The idea behind this new series of cookbook reviews is to find out if the books appeal to a home cook with average kitchen skills. I am this type of cook. I can make a banging ragu or coleslaw and I own a microplane, but I’m not going to wow anyone who comes over for dinner. That’s ok, I’m the Art Director: it’s not my job. I still love cookbooks though
First up, it’s Chicken and Charcoal (published by Phaidon) by Matt Abergel from the restaurant Yardbird in Hong Kong, and it’s all about chicken and yakitori. Designed by Michael Carter, there’s atmospheric photography by Jason Land and Siu Yan Fung and step by step photography by Alex Maeland.
This is a beautiful book. The cover is super simple, featuring a (very nice) drawing of a chicken; no food on the cover is the sign of a confident cookbook. It starts with some longer reads about the restaurant and the story behind it, moving onto the chicken and those yakitori skewers, a mix of vegetables, small plates and larger plates, plus some drinks for good measure. Lastly there’s a section on the staff; it sounds like a fun place to work…
The photography throughout the book is wonderful with lots of big, dark, moody, images that give you a real sense of the restaurant. Then, the food shots are the complete opposite: simple, precise and almost like diagrams — a breath of fresh air after the smoky front section. The only issue I have is that there are no captions for the photos. There are some really interesting images featuring an array of characters but who are they? Why are they in this book? I feel very strongly about captions, so expect this to be a common criticism. Dear Book Makers, I know they’re time consuming (we write them obsessively in Pit, please buy a copy to see) but they are SO WORTH IT.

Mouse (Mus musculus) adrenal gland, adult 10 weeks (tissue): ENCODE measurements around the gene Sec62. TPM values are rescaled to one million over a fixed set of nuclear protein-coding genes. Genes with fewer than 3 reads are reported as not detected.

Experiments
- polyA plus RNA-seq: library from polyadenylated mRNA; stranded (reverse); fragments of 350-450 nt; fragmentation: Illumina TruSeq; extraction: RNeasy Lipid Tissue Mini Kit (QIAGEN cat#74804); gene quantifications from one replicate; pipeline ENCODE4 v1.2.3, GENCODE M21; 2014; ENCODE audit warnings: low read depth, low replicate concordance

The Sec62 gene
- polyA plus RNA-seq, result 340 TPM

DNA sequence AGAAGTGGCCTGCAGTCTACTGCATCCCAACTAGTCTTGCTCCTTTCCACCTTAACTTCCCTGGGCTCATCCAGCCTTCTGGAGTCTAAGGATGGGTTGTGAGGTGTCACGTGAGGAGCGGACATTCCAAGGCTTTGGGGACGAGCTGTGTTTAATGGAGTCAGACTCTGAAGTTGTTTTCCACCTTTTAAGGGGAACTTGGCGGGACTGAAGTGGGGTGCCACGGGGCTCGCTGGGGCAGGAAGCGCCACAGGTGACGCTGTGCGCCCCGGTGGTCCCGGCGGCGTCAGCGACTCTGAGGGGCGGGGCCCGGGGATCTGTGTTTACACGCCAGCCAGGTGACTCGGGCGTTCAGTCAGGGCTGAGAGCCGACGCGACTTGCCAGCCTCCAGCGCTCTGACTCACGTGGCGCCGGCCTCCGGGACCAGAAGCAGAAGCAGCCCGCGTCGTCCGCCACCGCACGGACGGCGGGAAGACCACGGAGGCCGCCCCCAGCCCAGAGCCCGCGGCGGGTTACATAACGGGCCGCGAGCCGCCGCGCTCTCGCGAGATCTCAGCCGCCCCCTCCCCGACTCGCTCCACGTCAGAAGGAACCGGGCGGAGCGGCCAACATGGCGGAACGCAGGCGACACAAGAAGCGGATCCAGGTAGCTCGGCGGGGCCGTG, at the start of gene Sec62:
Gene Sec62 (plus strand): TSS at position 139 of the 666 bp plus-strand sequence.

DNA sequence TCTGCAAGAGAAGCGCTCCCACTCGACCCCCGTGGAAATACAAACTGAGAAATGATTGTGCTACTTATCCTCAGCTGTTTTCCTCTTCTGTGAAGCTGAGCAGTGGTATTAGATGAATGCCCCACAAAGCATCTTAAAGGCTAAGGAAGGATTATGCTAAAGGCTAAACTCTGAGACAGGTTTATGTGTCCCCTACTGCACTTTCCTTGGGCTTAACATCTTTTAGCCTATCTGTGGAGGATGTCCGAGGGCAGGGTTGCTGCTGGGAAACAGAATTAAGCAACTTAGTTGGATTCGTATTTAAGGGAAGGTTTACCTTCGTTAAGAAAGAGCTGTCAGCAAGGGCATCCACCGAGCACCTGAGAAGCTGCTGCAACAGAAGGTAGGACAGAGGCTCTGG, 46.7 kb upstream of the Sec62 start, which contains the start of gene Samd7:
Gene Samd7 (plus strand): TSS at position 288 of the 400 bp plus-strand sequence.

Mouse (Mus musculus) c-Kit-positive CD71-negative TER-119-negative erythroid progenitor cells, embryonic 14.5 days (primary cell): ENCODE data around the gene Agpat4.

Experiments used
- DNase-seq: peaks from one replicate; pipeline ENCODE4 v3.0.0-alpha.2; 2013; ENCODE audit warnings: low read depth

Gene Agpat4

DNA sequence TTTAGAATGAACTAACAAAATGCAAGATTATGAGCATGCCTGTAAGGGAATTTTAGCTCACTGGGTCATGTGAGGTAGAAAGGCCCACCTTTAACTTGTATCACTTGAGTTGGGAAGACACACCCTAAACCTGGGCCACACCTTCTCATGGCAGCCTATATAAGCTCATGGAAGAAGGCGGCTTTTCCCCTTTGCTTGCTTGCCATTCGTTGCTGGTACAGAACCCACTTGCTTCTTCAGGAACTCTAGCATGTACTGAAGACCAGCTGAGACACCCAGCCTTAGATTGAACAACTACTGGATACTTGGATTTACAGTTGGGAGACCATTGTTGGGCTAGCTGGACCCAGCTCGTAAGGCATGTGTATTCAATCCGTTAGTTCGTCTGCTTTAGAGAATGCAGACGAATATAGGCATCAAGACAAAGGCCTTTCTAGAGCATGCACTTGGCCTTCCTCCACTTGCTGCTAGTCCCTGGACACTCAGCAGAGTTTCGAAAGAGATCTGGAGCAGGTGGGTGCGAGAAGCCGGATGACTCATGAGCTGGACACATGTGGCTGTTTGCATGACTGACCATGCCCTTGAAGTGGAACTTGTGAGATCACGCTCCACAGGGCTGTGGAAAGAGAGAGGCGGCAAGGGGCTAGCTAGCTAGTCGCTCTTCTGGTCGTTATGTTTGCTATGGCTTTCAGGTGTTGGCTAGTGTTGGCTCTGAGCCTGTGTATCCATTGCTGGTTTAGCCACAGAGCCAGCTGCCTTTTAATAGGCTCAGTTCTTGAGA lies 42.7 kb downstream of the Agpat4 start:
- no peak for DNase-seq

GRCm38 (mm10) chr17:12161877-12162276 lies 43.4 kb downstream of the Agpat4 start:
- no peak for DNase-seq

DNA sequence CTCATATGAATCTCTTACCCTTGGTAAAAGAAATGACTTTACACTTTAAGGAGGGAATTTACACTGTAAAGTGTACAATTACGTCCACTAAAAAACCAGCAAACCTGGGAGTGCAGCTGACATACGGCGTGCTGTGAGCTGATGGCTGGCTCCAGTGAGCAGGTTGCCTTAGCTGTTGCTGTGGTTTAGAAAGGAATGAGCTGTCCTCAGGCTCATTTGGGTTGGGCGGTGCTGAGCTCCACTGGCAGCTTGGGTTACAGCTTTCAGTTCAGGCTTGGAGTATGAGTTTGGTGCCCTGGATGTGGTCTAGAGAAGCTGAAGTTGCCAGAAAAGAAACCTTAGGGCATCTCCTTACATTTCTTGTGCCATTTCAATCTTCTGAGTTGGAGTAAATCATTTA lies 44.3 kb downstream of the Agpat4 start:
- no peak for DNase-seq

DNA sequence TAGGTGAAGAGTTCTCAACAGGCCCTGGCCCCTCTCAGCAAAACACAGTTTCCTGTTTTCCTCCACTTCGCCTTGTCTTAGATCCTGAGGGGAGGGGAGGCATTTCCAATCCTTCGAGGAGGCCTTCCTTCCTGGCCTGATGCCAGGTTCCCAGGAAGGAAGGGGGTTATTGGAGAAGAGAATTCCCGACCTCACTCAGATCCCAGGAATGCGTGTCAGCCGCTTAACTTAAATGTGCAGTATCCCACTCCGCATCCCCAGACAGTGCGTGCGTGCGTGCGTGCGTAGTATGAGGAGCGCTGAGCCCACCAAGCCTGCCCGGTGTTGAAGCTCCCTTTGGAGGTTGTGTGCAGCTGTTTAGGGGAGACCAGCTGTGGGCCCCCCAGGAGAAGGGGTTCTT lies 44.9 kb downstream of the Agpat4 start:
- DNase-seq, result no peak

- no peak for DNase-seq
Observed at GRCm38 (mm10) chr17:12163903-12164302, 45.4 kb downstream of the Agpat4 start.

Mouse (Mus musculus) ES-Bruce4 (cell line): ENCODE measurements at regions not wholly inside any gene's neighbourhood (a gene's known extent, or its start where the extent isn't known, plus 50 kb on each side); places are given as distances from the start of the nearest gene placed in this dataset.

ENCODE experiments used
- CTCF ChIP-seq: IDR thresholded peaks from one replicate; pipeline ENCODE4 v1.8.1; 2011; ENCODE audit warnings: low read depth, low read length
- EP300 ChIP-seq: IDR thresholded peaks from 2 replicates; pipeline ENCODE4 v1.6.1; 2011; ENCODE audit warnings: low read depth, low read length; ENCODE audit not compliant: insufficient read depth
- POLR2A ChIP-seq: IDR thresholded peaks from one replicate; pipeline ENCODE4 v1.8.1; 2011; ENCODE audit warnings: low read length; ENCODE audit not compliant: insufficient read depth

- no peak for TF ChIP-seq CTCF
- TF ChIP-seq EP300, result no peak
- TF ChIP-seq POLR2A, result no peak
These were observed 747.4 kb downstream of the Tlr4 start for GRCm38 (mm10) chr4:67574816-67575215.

Review by Holly Catford
Buy Chicken and Charcoal: Yakitori, Yardbird, Hong Kong
The first thing I tried was breaking up a whole chicken. I’ve never done this before and I now know how much we definitely need new knives. My chicken was a very different size of chicken to the one in the book, so it was a bit tricky following the pictures as they were a bit small. I think this is more of a guide for people who already know how to break down a chicken but want to learn how to do it in this precise way.
Next, I made my own tare (the dipping sauce used to coat the skewers while they cook) with the left over carcass. It’s pretty laborious but so worth it. I made a few changes to ingredients (vermouth instead of mirin, I’m sorry!), but Matt talks about everyone’s tare being different, so I guess mine was just a little bit more me. The recipe makes loads, so I’ve started dipping everything in it. It’s well worth making the whole batch and having this amazing stock in the freezer.
The star of the book is the yakitori skewers. We made breast, fillet, achilles and thigh skewers. Each one has it’s own page devoted to the skewering and again the pictures are a bit small but easier to follow.
The grilling pages follow the same pattern, with a page per skewer. This is extremely precise, down to the minute. We don’t have a yakitori grill or binchotan charcoal, so we managed to rig something up using some bricks and restaurant grade charcoal. It worked perfectly. The chicken was perfectly cooked although it wasn’t very clear how you garnish some of the skewers. Even I didn’t fuck these instructions up though, which is really saying something.
I really enjoyed this book, and it’s made me really appreciate the art of yakitori; it’s an incredible skill. If you’re a total novice (like me) then it’s not the easiest book to follow and I do wish that it had some alternatives to the specialist equipment, and an extra chapter to help someone who’s not so experienced. The design is great, minimal and very cool, just like you would expect for a modern Japanese cookbook. In contrast to the design the recipes are really complicated, but it’s a complex way to cook.
So, don’t expect anything to be easy or quick, but do expect it all to taste much better for the effort you’ve put in.